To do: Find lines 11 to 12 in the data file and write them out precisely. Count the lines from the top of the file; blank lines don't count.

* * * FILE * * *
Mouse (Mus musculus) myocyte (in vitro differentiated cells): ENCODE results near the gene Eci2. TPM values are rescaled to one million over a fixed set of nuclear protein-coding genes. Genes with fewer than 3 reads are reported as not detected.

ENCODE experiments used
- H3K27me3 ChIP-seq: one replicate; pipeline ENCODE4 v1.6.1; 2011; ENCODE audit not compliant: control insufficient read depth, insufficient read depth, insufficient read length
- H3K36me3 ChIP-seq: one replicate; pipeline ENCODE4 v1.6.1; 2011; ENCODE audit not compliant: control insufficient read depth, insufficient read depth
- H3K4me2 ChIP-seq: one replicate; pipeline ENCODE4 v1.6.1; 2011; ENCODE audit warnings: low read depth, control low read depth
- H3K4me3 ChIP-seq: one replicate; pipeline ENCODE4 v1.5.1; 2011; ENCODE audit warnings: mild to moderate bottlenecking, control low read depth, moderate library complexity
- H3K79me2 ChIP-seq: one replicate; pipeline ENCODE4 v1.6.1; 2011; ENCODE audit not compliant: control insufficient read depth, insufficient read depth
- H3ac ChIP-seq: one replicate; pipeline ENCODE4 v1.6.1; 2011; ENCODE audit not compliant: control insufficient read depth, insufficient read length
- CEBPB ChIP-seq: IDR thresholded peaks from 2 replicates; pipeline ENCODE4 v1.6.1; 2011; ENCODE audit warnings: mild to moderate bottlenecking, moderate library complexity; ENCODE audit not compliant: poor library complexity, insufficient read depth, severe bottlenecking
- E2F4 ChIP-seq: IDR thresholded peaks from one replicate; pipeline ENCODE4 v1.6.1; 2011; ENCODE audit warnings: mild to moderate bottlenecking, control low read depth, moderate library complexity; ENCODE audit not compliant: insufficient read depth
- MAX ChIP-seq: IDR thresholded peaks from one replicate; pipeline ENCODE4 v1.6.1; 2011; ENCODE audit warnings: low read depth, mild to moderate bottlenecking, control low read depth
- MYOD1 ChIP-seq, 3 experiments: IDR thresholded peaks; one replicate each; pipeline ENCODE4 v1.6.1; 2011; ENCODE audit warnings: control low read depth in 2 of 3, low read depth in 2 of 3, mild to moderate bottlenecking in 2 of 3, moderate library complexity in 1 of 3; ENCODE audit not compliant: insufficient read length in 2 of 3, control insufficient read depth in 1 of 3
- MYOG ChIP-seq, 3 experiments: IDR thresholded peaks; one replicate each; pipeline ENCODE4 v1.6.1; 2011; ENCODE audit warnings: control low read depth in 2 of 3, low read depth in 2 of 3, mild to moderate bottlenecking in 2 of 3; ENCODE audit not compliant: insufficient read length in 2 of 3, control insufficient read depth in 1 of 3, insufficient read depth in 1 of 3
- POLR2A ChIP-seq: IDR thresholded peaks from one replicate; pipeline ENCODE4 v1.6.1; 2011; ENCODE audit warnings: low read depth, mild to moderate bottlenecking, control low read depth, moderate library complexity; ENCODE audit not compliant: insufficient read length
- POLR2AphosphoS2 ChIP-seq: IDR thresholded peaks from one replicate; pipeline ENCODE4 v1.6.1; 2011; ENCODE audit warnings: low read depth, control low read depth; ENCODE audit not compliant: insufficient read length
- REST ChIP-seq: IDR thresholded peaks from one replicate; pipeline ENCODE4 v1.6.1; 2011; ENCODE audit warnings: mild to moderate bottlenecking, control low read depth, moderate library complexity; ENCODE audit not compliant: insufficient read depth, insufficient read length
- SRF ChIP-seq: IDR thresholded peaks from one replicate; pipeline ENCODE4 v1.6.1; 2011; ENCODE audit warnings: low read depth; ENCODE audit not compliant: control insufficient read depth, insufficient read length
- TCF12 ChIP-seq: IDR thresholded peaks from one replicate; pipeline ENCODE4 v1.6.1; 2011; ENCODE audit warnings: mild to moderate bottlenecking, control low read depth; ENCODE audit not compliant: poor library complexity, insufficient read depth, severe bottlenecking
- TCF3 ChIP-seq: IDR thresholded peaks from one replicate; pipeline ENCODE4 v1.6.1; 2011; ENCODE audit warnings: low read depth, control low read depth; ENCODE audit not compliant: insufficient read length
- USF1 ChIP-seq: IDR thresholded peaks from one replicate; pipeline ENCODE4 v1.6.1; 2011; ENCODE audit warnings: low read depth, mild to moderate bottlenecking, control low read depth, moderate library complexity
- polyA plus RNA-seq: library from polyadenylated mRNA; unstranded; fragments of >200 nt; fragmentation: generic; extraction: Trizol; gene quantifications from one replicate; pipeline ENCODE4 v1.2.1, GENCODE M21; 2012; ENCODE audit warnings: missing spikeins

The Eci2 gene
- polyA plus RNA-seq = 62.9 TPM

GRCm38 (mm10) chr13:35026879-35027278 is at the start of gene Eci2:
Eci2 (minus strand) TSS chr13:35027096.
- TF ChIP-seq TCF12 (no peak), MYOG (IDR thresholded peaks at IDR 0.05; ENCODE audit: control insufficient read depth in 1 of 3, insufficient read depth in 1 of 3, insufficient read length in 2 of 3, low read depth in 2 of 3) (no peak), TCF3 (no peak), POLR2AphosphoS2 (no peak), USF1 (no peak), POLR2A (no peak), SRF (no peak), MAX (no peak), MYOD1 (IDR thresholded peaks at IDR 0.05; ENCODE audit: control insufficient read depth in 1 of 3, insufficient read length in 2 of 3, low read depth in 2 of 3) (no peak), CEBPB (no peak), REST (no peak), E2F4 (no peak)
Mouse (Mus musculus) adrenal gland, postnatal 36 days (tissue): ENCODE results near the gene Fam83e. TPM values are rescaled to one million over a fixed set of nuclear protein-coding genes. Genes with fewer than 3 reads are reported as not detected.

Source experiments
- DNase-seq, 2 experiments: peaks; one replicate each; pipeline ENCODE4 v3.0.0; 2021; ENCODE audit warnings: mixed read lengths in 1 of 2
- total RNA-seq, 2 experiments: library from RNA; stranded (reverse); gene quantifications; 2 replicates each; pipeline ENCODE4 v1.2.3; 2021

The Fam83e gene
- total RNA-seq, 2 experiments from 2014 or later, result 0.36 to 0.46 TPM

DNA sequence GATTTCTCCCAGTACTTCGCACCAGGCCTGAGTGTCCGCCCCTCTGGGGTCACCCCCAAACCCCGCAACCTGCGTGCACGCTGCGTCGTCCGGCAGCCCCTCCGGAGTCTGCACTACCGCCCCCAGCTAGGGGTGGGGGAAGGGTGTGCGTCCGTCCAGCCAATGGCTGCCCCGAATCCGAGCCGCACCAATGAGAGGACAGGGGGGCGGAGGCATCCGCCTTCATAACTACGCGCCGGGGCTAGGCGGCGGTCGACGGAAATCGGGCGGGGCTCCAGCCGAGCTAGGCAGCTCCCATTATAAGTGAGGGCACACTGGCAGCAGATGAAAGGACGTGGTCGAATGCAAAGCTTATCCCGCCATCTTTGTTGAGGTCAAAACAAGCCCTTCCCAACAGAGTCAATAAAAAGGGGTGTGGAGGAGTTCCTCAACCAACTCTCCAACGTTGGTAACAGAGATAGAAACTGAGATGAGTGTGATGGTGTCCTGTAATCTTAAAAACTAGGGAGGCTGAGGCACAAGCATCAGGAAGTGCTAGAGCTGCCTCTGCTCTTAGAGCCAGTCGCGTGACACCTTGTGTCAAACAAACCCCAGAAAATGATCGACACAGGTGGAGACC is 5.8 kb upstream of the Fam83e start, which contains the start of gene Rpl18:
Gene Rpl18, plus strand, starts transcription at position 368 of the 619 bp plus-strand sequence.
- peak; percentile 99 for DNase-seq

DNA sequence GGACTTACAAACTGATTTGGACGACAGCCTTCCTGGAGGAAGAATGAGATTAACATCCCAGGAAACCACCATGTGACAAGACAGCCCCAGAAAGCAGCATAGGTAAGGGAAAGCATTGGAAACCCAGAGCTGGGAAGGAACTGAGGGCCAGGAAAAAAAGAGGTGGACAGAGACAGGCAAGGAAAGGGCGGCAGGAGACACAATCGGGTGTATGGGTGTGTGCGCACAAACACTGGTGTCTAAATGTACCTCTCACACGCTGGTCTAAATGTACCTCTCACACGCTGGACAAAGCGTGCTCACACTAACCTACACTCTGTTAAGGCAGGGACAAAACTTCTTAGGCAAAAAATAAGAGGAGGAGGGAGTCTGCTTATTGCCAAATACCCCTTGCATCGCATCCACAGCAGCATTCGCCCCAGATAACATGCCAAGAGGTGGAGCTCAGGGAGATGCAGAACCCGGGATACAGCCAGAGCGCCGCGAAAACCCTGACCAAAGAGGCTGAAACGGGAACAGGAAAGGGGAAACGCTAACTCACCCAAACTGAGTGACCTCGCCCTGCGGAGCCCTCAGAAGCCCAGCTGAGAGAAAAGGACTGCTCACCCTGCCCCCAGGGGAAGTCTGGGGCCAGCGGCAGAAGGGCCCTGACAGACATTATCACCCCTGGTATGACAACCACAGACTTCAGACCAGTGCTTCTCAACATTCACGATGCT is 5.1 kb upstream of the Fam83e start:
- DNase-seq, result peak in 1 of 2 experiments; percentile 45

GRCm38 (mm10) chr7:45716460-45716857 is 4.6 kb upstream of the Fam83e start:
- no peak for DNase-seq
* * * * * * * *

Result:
- MAX ChIP-seq: IDR thresholded peaks from one replicate; pipeline ENCODE4 v1.6.1; 2011; ENCODE audit warnings: low read depth, mild to moderate bottlenecking, control low read depth
- MYOD1 ChIP-seq, 3 experiments: IDR thresholded peaks; one replicate each; pipeline ENCODE4 v1.6.1; 2011; ENCODE audit warnings: control low read depth in 2 of 3, low read depth in 2 of 3, mild to moderate bottlenecking in 2 of 3, moderate library complexity in 1 of 3; ENCODE audit not compliant: insufficient read length in 2 of 3, control insufficient read depth in 1 of 3